27 July 2010

Uganda: Museveni Has Not Become a Dictator - Carson

Kampala — THE US assistant secretary of state for Africa, Johnny Carson, has said President Yoweri Museveni has not turned into a dictator as he had predicted five years ago.

In an article published in The Boston Globe in May 2005, Carson said "Africa's success story" (Uganda) could return to the dictatorial past if Museveni continued his controversial push for the removal of presidential term limits from the Constitution.

Asked yesterday whether he still held the same view five years later, Carson said: "I don't believe President Museveni is a dictator. He is a president duly elected in a free and fair election."

He added that the US wanted continued strengthening of democratic institutions in Uganda, just like in the rest of Africa.

"It is essential here as in the US to enable people fulfill their social and political ambitions. We don't want to see a collapse or closing down of civil liberties. We do believe that the democratic path in Uganda and elsewhere in Africa should rise and not fall," Carson stated.

"We hope that the election next year will go well," he said.

Carson made the remarks at a press conference held at the US embassy in Kampala. It was attended by his deputy, Cheryl Benton, and US ambassador, Jerry Lanier.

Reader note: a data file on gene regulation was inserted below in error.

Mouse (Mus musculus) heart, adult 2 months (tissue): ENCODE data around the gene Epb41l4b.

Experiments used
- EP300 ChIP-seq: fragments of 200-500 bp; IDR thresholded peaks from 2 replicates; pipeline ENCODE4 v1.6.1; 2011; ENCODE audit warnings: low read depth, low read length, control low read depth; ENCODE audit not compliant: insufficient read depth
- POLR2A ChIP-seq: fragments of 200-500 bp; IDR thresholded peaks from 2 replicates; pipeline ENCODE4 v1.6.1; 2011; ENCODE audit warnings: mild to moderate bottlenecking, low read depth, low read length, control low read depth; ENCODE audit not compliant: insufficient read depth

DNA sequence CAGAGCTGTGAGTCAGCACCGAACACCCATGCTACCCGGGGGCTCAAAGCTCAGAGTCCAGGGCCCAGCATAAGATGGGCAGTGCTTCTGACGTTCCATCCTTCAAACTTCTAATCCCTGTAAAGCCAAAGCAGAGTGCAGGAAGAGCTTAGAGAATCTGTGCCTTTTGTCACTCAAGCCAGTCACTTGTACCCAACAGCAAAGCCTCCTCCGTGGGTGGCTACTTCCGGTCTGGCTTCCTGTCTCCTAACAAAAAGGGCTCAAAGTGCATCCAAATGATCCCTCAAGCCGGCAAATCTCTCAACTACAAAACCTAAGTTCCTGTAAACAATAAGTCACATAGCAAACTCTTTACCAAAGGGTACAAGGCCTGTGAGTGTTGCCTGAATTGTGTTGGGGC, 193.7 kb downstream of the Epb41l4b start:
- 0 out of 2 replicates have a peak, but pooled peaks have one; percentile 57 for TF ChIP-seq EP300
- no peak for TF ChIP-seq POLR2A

Carson, who has been in the country for the last three days, attending the African Union Summit at Speke Resort Munyonyo, said they had agreed to boost the AMISOM forces and get them enough resources and equipment to fight the militants in Somalia.

He said three nations in west Africa and one from southern Africa had committed themselves to joining AMISOM. He did not name them nor the number of troops that they would contribute.

Burundi and Uganda contributed 6000 troops under AMISOM. Uganda has pledged an additional 2,000 soldiers while Burundi will send 1,300 more troops. The summit also agreed to change the mandate of the troops to make them more robust.

Carson urged the international community not to look at the crisis in Somalia as "a US project" but an international problem.

"Somalia has played host to extremists who can launch bomb attacks as was seen on July 11," he pointed out, adding that the attacks were a wake up call for Africa to respond to the crisis in Somalia.

Twin bomb attacks ripped the Rugby Club in Lugogo and the Ethiopian Village in Kabalagala, killing over 75 World Cup football fans.

Carson advised that the international policy on Somalia should be long term with consistency, commitment and resolve.

He argued that reference to Somalia under the Islamic Courts Union (ICU) in 2006 as a period of calm was wrong because it was "a period of ruthless and brutal punishment", where human rights were abused.

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